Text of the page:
Local Food Forestry

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KITCHENER — A tiny urban forest quietly grows in a patch of grass behind the Forest Heights Community Centre on Queens Boulevard

It took 40 volunteers to transform the forlorn corner of green space into a food forest last summer. The urban forest isn’t a thicket of shady fruit-bearing trees yet, but with patience and care it will be.

 

Nicola Thomas points out lush purple plums on one of the fruit trees at the Forest Heights Food Forest that she helps look after.

The food forest is her brainchild. The idea came to her after she opened up a tiny container of organic raspberries for her three children. “They didn’t last,” she said, lamenting the high cost of organic fruit. So why not grow some for herself and everyone else in her neighbourhood? “Food is a concern for everyone,” Thomas said. “And for me, it’s access to locally grown, organic food.”

Forest gardening is a sustainable form of planting that uses perennial plants like fruit trees, bushes and can also include nut trees. Thomas thinks everyone should be able to pick and enjoy locally grown organic fruit from little urban forests scattered throughout the city.

 

She took her idea to the community centre and the staff offered up their unused green space to her, wedged between a trail, basketball court and playground. “People have asked me what if someone takes all the fruit. I just say, ‘Then we will have to grow some more.’ ”

 

A small idea grew into a thriving food forest with apple and cherry trees, herbs, flowers and a dozen different berry varieties. Thomas believes it’s the first one in Kitchener.

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But just northeast of the Forest Heights project is another little food forest also planted last summer, shortly after Thomas planted hers.

Butterflies flutter in squat bushes and elegant herb plants as young saplings stud a slope of earth overlooking a community garden in central Kitchener.

Erica Tickle thought the community garden in Weber Park could use some fruit trees.

“The idea is that folks came come through, collect and participate,” she said.

Tickle took her thoughts to the neighbourhood’s gardening committee. After getting permission from the city to expand the existing community garden, they set to work.

“We didn’t even know what an edible garden was,” laughed Barbara Hankins, a resident and member of the gardening committee.

Called the Mansion Greens Edible Garden, the fledgling urban food forest has over a two dozen fruit trees and bushes dotted with elderberries, Saskatoon berries (Hankins’ favourite), blueberries and more.

The meticulously planted fruit trees are surrounded by carefully selected plants, flowers and bushes to help the trees grow and attract the right pollinators.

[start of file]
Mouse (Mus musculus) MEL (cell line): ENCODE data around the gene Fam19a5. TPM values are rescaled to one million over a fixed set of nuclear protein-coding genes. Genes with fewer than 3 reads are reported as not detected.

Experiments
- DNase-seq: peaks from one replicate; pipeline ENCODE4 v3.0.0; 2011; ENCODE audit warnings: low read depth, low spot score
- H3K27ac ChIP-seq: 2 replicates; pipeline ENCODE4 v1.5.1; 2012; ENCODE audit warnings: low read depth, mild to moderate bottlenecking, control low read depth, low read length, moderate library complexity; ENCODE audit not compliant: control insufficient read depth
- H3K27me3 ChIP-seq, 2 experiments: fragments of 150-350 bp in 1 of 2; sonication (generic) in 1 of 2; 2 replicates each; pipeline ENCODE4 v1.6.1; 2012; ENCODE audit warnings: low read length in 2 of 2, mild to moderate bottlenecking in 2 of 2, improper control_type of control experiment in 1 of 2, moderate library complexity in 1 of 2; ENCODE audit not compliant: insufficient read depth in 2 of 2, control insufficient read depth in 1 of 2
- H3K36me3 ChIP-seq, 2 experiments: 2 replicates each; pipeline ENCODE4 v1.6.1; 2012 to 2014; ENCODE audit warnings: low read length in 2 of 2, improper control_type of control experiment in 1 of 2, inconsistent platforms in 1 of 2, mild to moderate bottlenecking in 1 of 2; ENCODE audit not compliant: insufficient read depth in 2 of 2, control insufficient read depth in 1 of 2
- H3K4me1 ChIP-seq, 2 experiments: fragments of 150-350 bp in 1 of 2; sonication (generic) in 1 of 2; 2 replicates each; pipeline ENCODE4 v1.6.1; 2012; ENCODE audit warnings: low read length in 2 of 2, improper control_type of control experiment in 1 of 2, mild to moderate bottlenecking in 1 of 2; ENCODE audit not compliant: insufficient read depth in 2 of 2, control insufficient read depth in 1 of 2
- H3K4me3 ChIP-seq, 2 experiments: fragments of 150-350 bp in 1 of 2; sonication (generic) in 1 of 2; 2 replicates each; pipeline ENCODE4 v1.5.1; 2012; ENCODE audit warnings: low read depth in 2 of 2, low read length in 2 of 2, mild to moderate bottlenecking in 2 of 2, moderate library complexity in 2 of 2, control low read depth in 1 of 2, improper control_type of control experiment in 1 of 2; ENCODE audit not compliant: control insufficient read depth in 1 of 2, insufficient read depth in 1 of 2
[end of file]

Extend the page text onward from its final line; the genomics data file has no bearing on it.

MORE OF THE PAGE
Tickle designed Mansion Greens after a young woodland forest to create a canopy and encourage some sunlight to come through the trees when they mature.

“Over time, it will become less and less work,” she said.

“It’s great to be able to work with nature and then also have some items to harvest.”

The fruit trees, from peaches to plums and pears, will take a few years to bear fruit.

But a massive elderberry bush has exceeded many expectations. It stands on the garden’s ridge with glistening batches of the dark berries lightly swaying in the summer breeze.

“I’ve never seen an elderberry bush get that huge,” Tickle said. “It’s epic.”

Thomas used a method known as companion planting.

Each fruit tree sits in what’s called a guild. It’s a circular shape where the tree is surrounded by beneficial plants to help it grow.

“It mimics nature,” Thomas said. “They are all benefiting one another in some form.”

By planting onions and garlic in both gardens, nature fends off unwanted animals and insects, while the planting the right herbs and flowers attract pollinators.

Roadblocks weren’t an issue for these ambitious residents. They rallied volunteers, researched growing methods and applied for grants.

“The community made this happen it wasn’t brought forward by the government,” Tickle said.

She applied to Tree Canada for a grant to buy the trees and bushes. The city helped out by fixing the drainage near the garden.

Thomas got grants, trees and bushes from different organizations including the City of Kitchener.

This year the city pitched in at Forest Heights with a donated shed, water cistern and mulch.

She hopes to add benches in the future to transform the underused green space into a gathering spot for the community.

Tickle and Thomas want to see other communities work together to transform underused green spaces in the city into tiny food forests.

“It takes a number of years before you can see something come together,” Thomas said.

“But people love the idea of doing something, even if it’s small.”

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Anam Latif is a reporter with the Waterloo Region Record.


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